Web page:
Drunk In Love
There are a lot of elements you might consider before going on a first date: What should you wear? Where should you eat? Who should pay the tab? What about having a drink before leaving the house?
To understand the role alcohol plays in our relationships today, we surveyed 500 Americans about how much they and their partners drink regularly, the types of alcohol they consume most, and how drinking plays into overall happiness as a couple. Continue reading to see what we learned.
How Couples Meet
From those first (awkward) dates in high school to meeting online, dating these days can be difficult.
Still, most Americans polled met their current significant others through friends. Over 31 percent met through a friend, while about 29 percent connected through social media or a dating website. Even more unlikely: meeting someone through work, school, or at a bar.
While relationships where people met at school were less common, they tended to last the longest – averaging 12 years, according to our survey respondents. People who met at work also had a full decade under their dating belts.
People who met online were together the shortest length of time. While their time (so far) may be short, 5 percent of married Americans say they met their significant others online.
Meeting Under the Influence
More than a third of women and nearly half of men said when they first met their dates they were already drinking. Additionally, 36 percent of women and 40 percent of men indicated their date was already drinking alcohol when they first met.
While drinking to reduce anxiety or stress may not seem overly troubling, alcohol can become a crutch you believe you need to feel comfortable.
The Places We Go to Drink
Between 32 and 38 percent of couples who preferred to visit breweries, sports bars, or nightclubs were completely satisfied with their relationships. However, fewer than 1 in 5 people preferring dive bars felt the same way. Furthermore, people who preferred going out with their partners to dive bars were the most likely to feel as though they had several problems in their relationships.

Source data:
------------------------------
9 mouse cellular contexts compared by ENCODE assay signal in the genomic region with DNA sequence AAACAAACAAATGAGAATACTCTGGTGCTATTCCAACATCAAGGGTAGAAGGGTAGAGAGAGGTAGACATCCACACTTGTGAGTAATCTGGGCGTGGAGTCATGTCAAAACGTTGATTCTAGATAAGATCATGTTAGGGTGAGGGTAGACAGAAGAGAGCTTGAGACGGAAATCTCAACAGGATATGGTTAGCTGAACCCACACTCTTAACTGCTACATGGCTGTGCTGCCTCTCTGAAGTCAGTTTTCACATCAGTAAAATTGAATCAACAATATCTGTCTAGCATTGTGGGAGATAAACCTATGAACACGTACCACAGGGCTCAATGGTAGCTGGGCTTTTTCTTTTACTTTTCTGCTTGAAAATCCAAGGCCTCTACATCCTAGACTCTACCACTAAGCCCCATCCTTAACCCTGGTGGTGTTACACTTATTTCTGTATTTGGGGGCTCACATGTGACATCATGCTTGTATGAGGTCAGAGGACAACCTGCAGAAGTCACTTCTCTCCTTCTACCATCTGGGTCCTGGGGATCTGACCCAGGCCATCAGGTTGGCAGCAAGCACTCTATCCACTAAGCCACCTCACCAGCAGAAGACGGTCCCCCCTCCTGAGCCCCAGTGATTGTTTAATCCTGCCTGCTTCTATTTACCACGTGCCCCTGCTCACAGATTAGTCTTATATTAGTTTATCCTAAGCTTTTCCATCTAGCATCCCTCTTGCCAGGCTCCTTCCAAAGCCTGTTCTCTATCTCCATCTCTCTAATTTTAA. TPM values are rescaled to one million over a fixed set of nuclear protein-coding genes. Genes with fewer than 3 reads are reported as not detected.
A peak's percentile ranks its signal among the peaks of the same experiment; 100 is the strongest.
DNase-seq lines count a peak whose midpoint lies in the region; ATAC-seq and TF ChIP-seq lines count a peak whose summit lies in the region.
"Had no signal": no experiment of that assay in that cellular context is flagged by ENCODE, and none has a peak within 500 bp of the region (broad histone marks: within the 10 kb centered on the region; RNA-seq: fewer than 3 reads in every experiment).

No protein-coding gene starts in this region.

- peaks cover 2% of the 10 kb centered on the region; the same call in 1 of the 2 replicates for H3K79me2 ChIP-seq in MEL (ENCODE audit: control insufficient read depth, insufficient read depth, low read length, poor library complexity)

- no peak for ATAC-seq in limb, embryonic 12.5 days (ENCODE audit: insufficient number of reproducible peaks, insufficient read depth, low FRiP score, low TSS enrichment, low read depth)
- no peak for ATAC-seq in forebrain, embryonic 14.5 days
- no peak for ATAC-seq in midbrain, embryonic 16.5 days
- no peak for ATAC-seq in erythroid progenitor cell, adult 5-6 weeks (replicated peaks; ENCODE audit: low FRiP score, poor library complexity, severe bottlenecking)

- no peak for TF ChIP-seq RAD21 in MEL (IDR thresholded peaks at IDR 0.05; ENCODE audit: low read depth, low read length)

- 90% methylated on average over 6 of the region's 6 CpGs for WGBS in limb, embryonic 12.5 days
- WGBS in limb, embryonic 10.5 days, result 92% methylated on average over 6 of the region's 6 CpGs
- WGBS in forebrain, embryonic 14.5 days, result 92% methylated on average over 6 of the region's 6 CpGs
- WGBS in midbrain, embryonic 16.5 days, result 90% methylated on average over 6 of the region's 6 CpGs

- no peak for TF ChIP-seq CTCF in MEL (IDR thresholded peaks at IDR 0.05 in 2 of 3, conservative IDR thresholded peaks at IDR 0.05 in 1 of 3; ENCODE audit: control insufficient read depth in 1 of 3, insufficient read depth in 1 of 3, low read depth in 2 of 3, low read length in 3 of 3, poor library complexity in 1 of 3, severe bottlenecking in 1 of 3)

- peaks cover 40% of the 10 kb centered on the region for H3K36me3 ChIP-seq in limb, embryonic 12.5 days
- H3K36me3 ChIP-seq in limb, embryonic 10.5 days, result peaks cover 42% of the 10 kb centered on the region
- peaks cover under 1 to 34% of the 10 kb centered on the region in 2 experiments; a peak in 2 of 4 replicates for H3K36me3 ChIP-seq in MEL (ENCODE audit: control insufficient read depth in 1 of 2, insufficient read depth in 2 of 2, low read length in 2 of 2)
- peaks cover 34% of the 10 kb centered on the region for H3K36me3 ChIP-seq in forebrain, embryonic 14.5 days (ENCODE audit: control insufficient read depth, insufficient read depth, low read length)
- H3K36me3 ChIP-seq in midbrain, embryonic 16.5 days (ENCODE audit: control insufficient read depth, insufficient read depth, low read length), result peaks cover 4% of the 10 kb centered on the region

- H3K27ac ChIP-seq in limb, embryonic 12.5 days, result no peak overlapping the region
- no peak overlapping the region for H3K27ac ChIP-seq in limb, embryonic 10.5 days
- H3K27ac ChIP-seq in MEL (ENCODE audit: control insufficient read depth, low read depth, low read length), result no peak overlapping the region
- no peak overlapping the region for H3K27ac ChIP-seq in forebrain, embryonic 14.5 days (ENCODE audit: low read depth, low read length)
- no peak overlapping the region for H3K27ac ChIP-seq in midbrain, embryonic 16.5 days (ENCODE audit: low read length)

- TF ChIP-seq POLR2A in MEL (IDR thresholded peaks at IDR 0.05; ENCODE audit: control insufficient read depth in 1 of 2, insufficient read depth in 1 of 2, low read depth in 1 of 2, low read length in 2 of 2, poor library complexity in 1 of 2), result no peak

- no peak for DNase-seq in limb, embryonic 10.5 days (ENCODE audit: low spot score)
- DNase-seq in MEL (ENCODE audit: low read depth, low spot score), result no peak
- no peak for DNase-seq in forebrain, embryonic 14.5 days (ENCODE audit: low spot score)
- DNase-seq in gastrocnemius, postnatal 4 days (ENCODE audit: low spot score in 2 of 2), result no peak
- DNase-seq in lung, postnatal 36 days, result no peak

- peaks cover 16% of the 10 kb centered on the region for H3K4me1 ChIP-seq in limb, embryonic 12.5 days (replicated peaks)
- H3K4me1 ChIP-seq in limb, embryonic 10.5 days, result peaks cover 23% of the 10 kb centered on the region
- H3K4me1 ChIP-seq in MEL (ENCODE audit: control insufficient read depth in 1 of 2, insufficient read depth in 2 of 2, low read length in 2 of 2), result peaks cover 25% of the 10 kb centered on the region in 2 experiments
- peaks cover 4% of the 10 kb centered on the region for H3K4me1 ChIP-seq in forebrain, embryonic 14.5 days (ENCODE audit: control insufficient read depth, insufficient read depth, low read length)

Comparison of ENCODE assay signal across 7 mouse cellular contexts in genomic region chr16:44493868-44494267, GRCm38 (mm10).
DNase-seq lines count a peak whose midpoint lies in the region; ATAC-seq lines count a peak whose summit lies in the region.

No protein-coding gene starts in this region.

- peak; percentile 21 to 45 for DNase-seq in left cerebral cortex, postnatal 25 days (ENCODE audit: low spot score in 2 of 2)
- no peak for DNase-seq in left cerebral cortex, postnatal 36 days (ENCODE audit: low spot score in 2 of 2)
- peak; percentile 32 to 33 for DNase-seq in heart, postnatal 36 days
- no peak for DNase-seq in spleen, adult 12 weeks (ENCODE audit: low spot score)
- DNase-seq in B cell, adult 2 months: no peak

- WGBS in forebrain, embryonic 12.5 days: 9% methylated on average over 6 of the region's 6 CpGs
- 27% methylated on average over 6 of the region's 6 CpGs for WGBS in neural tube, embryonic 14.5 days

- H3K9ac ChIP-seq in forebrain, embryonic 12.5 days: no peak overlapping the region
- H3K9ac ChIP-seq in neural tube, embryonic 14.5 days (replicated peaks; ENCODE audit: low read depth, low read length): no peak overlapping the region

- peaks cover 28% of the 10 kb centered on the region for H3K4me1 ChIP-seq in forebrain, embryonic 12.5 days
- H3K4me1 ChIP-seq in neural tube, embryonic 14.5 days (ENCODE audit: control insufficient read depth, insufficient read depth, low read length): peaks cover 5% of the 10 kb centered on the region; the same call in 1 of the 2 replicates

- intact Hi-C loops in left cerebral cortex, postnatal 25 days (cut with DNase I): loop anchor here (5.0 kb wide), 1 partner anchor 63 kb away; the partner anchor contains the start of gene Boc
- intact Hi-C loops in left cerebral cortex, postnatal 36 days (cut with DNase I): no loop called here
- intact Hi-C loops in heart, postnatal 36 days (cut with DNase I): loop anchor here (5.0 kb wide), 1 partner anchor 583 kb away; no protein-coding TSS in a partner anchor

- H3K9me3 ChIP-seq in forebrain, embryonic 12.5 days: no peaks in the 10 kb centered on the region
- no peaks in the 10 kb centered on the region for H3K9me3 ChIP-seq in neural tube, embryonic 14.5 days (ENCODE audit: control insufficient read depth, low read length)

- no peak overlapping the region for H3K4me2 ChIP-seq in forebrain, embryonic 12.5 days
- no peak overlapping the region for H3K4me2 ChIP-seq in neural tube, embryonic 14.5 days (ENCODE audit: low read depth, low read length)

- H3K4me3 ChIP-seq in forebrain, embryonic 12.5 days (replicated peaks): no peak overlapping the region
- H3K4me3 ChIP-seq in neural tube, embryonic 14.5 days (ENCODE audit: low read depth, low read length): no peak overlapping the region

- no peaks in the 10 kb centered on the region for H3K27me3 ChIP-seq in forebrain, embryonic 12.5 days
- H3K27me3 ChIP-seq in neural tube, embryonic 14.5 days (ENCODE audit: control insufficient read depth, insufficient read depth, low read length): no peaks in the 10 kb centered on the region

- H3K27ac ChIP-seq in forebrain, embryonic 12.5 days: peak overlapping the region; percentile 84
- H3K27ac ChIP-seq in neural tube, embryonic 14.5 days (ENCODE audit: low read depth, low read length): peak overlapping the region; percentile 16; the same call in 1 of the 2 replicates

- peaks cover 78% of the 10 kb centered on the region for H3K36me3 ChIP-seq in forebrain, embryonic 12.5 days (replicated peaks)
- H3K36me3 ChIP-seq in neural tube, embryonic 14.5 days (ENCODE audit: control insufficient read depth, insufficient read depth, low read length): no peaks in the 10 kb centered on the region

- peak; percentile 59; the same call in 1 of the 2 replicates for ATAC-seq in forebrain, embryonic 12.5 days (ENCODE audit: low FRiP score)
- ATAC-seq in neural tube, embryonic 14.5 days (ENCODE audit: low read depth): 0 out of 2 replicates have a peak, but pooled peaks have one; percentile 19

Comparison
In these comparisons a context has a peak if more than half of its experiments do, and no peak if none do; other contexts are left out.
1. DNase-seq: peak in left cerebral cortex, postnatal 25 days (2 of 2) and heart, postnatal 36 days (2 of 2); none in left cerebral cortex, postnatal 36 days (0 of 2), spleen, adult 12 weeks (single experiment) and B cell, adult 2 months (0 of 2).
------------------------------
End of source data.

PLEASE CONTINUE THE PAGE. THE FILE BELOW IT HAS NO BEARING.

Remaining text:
According to our research, the places where mostly satisfied couples with few problems like to go most are sports bars and lounges – perhaps because of the camaraderie from watching the game or the pleasure of conspicuous consumption.
Alcohol and relationship dissatisfaction
While couples who abstain from alcohol are still likely to have some problems in their relationships, couples who regularly drink must deal with issues that they don’t.
While tequila drinkers were the most likely to report having occasional relationship problems, the group that saw the most issues with their significant others were rum drinkers. Surprisingly, non-alcohol drinkers came in second behind whiskey drinkers as the group with the least amount of relationship problems.
According to the NIAAA, what constitutes as a standard drink can vary by type. While 12 ounces of beer is considered a standard drink, only 5 ounces of wine and 1.5 ounces of 80-proof distilled spirits (vodka, whiskey, or tequila) is standard.
More Time Together, Less Alcohol
Americans who were in relationships longer were generally less likely to drink together each month.
Relationship experts indicate that relationship problems can become exacerbated when alcohol is included. While light drinking of certain types of alcohol may pose some health benefits, excessive drinking can have negative impacts on the body and mind. Too much alcohol can:
- Make it harder to sleep.
- Cause a sense of anxiousness after the effects have worn off.
- Cause depression.
Binge drinkers may experience even more troubling side effects, including:
- Mood changes.
- Other mental health issues.
Ultimately, people whose relationships lasted the longest (10 years or longer) drank the least often together – no more than three times each month with their significant other. People who were in a relationship for one year drank the most, averaging almost six times each month.
For some Americans, alcohol plays a major role in their relationships. Whether it’s the little bit of alcohol they consume to shake off the jitters before a first date or the number of times they and their partners drink together, drinking can have a great impact on how satisfied people are with their significant others.
For this project, we surveyed 500 Americans in relationships about drinking before the first date and how alcohol affected their relationship satisfaction.
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